The death of bike racing in the US?


I’m at Sepang, where the pitlane reverberates to the sound of two dozen MotoGP bikes warming up for the second pre-season test of the year.

Despite criticism and the slings and arrows of the global economic crisis (which has now been going on longer than the Second World War), MotoGP isn’t in bad shape. There are more bikes on the grid than at any time since the glory days of the 990s, when the free-spending tobacco industry paid most of the bills. And there are more rounds than ever before; at least there were until the Brasilia race dropped off the calendar.

Contrast this to the fortunes of America’s AMA Superbike championship, which is in deep, deep crisis.

A few weeks ago I was in the States to interview Udo Gietl – the genius engineer behind the BMW twins that won the first US Superbike championship in 1976 – and our conversation ended with a few words on the current state of racing in his country.

“The sport is dying in America, no question about that,” said Gietl, who like all good engineers likes to get straight to the point.

Where the US greats came from

The state of US racing is quite something for a championship that over the past four decades has given us so many premier-class GP winners: King Kenny Roberts, Pat Hennen, Eddie Lawson, Freddie Spencer, Randy Mamola, Wayne Rainey, Kevin Schwantz, John Kocinksi, Kenny Roberts Jr, Nicky Hayden and most recently Ben Spies.

In recent years the US Superbike series has withered from its usual 10 or 11 rounds to seven last year and just five this season, with not a single race on the west coast, the spiritual home of US motorcycling. American fans – especially Californians who’d rather not have to cross the country to see a round of their national championship – have reacted angrily to the new calendar, calling the series organisers “morons” and the five-round series “a sham”.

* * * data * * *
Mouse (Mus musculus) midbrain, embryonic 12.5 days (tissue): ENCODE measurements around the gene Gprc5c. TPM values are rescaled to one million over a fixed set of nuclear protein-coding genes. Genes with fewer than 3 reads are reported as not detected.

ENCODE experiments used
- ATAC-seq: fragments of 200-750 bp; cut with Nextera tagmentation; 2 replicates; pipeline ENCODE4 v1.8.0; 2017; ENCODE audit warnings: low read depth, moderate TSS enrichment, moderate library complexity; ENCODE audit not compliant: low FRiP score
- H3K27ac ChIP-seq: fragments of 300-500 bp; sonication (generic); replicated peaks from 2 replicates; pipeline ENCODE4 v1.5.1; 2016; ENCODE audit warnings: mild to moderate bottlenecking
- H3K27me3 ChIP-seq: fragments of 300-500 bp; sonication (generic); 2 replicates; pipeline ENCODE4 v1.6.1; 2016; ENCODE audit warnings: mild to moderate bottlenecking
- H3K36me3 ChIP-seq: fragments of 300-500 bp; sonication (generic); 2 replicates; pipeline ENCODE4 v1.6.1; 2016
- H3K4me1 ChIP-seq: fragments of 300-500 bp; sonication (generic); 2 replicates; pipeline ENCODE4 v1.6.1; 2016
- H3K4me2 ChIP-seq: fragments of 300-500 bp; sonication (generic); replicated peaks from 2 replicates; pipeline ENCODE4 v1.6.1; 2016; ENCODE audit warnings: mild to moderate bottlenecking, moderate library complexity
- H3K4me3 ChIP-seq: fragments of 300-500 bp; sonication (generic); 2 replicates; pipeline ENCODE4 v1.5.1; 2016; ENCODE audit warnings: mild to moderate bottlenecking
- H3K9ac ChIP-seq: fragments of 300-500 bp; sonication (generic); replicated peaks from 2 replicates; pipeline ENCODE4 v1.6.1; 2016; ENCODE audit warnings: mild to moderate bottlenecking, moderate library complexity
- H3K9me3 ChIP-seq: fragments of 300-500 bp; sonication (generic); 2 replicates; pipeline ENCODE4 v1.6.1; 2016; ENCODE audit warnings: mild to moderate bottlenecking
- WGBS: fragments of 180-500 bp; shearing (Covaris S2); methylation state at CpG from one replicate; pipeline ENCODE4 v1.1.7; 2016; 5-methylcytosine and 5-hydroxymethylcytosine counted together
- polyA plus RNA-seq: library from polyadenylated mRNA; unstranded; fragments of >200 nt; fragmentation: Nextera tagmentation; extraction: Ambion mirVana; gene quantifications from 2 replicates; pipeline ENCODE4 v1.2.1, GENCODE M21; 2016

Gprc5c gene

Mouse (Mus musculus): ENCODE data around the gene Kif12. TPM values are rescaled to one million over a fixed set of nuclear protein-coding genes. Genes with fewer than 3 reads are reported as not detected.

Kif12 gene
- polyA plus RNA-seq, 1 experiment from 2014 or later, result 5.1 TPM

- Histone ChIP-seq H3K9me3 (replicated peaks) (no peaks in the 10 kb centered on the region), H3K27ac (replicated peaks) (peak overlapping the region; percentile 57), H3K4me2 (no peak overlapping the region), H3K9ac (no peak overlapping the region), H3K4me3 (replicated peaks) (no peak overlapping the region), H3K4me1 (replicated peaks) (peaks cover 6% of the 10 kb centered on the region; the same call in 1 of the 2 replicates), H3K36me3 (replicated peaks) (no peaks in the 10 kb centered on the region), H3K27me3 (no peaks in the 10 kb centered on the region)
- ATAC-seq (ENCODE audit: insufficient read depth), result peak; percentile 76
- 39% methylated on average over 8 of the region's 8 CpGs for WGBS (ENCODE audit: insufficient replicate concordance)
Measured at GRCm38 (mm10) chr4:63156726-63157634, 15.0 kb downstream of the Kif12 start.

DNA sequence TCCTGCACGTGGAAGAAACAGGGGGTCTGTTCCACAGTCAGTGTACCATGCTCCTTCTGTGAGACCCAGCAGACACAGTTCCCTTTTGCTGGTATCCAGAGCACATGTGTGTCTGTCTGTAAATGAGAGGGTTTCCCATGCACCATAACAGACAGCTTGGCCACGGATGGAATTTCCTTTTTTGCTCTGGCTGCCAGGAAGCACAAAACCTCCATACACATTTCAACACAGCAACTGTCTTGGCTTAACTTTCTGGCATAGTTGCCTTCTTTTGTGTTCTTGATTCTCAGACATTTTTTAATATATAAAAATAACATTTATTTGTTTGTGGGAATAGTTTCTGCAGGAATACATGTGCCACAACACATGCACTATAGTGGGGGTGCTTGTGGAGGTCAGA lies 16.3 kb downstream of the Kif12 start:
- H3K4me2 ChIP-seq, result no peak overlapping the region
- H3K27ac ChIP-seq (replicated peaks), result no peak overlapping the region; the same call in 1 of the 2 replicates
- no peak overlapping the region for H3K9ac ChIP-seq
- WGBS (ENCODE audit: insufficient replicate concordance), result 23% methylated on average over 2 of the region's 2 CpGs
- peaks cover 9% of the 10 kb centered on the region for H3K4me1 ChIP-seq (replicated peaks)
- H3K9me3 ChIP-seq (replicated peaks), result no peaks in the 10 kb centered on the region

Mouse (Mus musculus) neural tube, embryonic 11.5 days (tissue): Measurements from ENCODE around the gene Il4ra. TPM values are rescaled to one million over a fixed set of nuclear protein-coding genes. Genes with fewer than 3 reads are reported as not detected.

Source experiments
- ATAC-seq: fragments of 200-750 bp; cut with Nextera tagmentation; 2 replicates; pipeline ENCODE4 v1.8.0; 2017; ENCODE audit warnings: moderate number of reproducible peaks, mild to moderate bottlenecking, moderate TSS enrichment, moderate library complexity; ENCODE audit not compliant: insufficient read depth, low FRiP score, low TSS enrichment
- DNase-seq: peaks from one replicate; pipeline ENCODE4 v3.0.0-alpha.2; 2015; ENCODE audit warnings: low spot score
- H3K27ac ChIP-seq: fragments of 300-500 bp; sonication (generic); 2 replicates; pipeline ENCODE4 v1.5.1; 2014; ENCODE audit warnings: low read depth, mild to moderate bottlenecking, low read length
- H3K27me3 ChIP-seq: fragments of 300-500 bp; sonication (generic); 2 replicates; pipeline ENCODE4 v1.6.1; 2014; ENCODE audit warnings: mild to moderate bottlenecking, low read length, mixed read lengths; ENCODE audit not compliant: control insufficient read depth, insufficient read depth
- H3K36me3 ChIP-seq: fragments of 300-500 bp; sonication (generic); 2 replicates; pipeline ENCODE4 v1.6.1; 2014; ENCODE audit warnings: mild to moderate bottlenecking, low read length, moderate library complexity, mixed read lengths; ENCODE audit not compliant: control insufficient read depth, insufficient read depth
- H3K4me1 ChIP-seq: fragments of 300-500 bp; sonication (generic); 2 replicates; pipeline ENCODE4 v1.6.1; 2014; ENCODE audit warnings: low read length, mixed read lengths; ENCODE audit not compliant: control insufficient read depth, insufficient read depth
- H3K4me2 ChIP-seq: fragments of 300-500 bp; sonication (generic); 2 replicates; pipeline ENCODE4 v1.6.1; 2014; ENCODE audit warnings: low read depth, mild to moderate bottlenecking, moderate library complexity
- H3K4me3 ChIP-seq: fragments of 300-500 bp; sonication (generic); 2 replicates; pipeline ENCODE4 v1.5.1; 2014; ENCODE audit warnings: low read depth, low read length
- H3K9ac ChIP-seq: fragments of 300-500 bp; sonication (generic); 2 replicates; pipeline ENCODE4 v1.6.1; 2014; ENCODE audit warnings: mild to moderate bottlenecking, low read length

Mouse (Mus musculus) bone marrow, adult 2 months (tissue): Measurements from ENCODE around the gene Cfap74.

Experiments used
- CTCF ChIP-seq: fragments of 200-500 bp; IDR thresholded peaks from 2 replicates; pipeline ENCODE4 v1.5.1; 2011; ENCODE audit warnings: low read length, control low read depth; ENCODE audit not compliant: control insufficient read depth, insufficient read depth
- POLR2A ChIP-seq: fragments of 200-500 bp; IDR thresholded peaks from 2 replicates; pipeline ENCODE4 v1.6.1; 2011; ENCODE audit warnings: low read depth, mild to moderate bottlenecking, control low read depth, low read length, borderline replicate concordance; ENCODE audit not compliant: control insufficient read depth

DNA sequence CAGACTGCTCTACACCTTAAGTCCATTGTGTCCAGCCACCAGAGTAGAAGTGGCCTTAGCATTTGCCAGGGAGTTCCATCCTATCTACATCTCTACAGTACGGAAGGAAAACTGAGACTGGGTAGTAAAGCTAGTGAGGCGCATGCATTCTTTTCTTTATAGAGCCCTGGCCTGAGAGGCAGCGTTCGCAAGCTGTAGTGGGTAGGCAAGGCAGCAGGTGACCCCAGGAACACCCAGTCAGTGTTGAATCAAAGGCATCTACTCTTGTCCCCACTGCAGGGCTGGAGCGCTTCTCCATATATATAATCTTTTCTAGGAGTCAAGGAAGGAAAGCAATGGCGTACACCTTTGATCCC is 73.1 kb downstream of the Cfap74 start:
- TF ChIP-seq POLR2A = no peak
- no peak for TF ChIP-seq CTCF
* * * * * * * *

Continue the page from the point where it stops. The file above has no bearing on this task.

The fans aren’t the only ones who’ve had enough. Many factories, teams and sponsors have already left the series or are on their way, like rats leaving a sinking ship. TV coverage has long been a struggle for the championship and this season no US channel will televise the series; it will merely be streamed over the internet so that the few remaining diehard fans can watch on their laptops.

So, how did the richest country in the world end up with a third-world bike racing series?


Like most national federations, and like the FIM itself, the AMA sold off its road racing championship to a commercial organisation, in this case to the Daytona Motorsport Group in early 2008.

In theory, DMG should have done a good job running US Superbikes; after all it was Daytona which gave birth to the class in March 1976.

“Back then, Daytona wanted to get some of the people off the beach,” recalls Gietl. “That was the idea of Superbikes – they wanted the sound of four-strokes, because the other races were all Yamaha two-strokes, which a lot of fans didn’t care for.”

During the late 1970s, ‘80s, ‘90s and the first decade of the 21st century, US Superbike served up some brilliant racing – legendary riders on legendary bikes. Now, just seven years after DMG took the controls, it seems in terminal decline.

Angry competitors talk of too many officials, many of them apparently drunk on power, spending too much time chasing finicky little technicalities while the entire series collapses around them.

There have been some monumental cock-ups including several terrifying race direction errors that might well have cost lives if luck hadn’t been on DMG’s side. Most memorably, during the Superbike support race at the 2009 Laguna Seca GP the pace car was parked (yes, parked) at the scary and blind 150mph Turn One following an incident at Turn Two.

The pace car then attempted to rejoin the track while the race was still going on, very nearly taking out several riders. Hard to understand how anyone with even the faintest knowledge of racing could do something like that.

Since then bad business decision after bad business decision has threatened the financial stability of the series. Factories, sponsors, teams and riders are fed up with the championship’s capricious and vindictive officiating that makes it impossible for them to predict how rules might be enforced.

Thus the paddock is slowly turning into a ghost town while riders wonder how they are going to improve their riding and perhaps progress onto the world stage if they only get to race five times a year. In short, US Superbikes is a car crash of a motorcycle racing series.

No wonder that many American riders are now looking across the Atlantic, jealously eyeing the much healthier British Superbike series. Twenty years ago, that would’ve seemed impossible. Ironically, it may take a Briton to save US Superbike. Rumour has it that Jonathan Palmer’s Motorsport Vision – which has made a success of BSB in recent years – has expressed interest in acquiring the championship. Someone, anyone needs to take it out of DMG’s hands before it really does die.

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